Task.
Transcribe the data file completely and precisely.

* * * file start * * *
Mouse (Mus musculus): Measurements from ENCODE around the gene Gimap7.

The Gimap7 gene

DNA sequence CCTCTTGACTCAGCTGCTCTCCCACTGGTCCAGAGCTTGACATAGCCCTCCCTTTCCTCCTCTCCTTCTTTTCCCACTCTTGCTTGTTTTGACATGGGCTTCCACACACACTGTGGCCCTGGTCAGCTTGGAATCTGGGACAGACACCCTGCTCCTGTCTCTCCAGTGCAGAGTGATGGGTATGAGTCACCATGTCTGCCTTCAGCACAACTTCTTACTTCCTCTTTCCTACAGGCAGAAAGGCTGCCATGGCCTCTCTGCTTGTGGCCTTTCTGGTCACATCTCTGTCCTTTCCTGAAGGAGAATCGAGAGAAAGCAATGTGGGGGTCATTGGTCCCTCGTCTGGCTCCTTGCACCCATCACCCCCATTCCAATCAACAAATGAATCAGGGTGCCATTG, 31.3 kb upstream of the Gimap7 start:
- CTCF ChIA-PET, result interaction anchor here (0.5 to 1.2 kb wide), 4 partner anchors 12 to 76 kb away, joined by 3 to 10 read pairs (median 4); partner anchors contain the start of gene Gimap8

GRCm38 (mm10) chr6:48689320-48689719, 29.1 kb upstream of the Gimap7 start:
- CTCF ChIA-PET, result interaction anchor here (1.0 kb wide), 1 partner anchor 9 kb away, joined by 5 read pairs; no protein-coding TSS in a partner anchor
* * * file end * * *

Mouse (Mus musculus): Measurements from ENCODE around the gene Gimap7.

The Gimap7 gene

DNA sequence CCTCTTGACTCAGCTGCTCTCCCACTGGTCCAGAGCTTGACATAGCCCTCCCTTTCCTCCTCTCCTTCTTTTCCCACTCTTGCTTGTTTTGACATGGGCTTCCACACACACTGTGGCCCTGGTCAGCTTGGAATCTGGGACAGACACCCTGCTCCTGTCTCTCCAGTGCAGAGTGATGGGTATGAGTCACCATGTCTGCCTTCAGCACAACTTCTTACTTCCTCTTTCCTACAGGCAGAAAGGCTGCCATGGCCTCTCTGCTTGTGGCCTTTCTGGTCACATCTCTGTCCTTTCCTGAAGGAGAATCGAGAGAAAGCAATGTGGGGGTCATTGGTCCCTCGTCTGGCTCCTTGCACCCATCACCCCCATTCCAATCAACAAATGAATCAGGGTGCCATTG, 31.3 kb upstream of the Gimap7 start:
- CTCF ChIA-PET, result interaction anchor here (0.5 to 1.2 kb wide), 4 partner anchors 12 to 76 kb away, joined by 3 to 10 read pairs (median 4); partner anchors contain the start of gene Gimap8

GRCm38 (mm10) chr6:48689320-48689719, 29.1 kb upstream of the Gimap7 start:
- CTCF ChIA-PET, result interaction anchor here (1.0 kb wide), 1 partner anchor 9 kb away, joined by 5 read pairs; no protein-coding TSS in a partner anchor